Central America’s largest hydroelectric project is officially online. After six years of construction, the first of the Reventazón dam’s five turbines was synchronized and expected to be connected to Costa Rica’s national power grid this week, according to the Costa Rican Electricity Institute (ICE).
The first turbine has the capacity to power roughly 125,000 homes with its 73 megawatts. When the Revantazón project is fully operational before the end of 2016 it will have a generating capacity of 305.5 MW, enough for an estimated 525,000 homes.
After the Panama Canal, the Reventazón hydroelectric project in the Caribbean community of Siquirres is the largest public infrastructure project in Central America to date. The 130-meter-high dam that feeds the project contains 9 million cubic meters of material and will handle up to 118 million cubic meters of water from the Reventazón River.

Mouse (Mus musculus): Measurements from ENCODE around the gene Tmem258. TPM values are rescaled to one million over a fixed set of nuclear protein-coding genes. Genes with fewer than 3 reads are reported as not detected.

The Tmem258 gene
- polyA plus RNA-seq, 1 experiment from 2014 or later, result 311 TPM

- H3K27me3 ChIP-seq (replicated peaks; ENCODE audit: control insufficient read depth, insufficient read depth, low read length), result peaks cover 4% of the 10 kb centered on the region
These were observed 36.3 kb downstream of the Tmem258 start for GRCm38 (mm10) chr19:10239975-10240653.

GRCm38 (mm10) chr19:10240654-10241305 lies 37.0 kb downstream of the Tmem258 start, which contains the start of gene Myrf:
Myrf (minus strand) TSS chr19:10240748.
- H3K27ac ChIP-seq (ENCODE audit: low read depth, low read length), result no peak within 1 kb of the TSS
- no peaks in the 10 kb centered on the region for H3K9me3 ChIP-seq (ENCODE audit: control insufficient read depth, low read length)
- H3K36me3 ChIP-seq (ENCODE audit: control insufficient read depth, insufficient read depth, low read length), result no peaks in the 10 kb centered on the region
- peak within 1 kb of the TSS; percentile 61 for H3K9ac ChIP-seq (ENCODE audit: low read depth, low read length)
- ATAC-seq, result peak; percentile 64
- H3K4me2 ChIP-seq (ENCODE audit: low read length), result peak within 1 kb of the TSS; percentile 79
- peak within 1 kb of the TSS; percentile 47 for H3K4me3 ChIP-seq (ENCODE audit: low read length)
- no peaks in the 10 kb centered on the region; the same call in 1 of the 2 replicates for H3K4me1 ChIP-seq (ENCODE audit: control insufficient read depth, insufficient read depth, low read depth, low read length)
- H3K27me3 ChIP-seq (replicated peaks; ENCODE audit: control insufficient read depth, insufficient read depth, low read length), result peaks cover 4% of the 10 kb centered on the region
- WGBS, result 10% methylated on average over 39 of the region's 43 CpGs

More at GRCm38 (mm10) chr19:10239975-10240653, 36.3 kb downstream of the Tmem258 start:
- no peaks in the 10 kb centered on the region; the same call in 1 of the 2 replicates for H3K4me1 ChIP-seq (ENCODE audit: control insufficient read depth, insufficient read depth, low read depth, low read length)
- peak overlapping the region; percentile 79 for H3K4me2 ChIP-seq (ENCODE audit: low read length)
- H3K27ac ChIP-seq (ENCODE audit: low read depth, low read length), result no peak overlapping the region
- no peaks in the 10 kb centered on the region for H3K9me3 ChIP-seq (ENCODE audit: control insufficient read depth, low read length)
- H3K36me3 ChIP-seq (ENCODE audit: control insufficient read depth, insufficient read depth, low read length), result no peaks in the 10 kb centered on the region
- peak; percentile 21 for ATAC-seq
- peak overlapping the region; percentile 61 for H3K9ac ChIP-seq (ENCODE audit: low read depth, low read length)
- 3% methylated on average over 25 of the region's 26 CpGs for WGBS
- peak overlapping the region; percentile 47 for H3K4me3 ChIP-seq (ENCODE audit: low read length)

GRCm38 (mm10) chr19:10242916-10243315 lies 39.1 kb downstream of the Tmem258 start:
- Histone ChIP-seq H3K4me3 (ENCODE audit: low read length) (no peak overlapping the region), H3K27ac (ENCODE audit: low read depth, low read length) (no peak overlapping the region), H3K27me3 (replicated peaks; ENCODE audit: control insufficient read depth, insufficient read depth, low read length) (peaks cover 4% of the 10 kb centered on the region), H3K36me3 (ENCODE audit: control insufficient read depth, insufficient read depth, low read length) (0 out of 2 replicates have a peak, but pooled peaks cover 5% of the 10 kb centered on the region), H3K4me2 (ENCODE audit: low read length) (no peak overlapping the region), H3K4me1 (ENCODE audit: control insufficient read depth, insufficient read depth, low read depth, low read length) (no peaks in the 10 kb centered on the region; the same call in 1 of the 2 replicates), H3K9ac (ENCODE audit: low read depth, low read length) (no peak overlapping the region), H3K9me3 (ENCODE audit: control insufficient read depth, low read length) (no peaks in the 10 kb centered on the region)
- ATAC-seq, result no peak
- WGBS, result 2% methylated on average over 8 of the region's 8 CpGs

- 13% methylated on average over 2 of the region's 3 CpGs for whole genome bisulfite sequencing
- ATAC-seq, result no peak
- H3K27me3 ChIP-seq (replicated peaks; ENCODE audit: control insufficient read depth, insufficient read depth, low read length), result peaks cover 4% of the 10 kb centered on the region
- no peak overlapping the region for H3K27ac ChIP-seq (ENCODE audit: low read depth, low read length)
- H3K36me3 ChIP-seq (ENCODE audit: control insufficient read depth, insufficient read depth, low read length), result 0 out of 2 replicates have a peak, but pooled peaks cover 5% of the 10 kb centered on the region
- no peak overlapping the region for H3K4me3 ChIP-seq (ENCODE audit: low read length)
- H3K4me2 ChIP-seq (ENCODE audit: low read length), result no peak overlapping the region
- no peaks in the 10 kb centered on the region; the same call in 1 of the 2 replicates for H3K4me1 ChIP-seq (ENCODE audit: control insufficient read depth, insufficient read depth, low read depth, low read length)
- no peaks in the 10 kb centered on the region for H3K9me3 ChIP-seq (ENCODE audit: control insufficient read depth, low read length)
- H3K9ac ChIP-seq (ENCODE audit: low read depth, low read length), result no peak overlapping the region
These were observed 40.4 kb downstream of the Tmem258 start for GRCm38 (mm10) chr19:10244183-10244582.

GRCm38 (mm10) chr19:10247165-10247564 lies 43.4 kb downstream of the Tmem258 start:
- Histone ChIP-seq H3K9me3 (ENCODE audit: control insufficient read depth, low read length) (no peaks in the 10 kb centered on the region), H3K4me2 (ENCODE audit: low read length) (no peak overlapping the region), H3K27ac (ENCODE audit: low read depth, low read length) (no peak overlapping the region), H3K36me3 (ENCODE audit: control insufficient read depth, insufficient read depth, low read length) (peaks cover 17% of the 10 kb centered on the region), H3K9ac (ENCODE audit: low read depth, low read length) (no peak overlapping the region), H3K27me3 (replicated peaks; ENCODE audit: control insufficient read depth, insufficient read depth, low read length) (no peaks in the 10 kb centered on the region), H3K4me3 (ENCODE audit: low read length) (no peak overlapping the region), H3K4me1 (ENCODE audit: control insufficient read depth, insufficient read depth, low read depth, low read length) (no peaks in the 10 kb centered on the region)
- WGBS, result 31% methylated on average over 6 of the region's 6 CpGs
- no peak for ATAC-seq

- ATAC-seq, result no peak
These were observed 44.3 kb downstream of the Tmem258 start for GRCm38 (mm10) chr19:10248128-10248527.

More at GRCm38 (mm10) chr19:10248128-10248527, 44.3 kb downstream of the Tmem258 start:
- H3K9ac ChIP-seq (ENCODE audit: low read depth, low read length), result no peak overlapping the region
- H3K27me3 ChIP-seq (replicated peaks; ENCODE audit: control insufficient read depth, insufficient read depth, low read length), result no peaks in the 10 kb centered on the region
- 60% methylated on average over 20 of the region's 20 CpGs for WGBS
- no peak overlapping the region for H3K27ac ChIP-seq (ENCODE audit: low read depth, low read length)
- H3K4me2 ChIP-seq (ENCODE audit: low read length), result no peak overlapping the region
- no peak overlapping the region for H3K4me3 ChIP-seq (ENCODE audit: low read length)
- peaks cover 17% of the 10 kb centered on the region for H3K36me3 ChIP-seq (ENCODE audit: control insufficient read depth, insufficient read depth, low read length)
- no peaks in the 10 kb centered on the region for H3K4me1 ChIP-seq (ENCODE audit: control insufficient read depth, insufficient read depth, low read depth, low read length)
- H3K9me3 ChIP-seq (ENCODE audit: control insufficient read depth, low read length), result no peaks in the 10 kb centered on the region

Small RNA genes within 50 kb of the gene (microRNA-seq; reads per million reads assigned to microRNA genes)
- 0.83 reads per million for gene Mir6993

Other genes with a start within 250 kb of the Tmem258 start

Even before the Reventazón dam came online, Costa Rica’s energy matrix has become highly dependent on hydropower, allowing it to minimize its use of fossil fuels for electricity. In 2015, 99 percent of the country’s electricity demand was generated using renewable sources. Hydropower provides more than 70 percent of Costa Rica’s energy needs, according to ICE.
Despite Costa Rica’s enthusiasm for hydropower, the government has taken steps to protect some rivers. President Luis Guillermo Solís signed a 25-year moratorium in 2015 protecting the Pacuare and Savegre Rivers from damming. Both rivers are famous for their world-class rapids and are mainstays of the tourism industry.
But that doesn’t mean the government isn’t looking to build more dams. As the Reventazón project nears full operation, another, even bigger hydroelectric dam has been proposed near Buenos Aires in Costa Rica’s Southern Zone. The Diquís project has been in limbo for years because of a dispute between ICE and local indigenous groups who say they have never consented to the massive dam. But if it ever gets off the ground, El Diquís would have more than twice the generating capacity as the Reventazón, some 652 MW, according to ICE.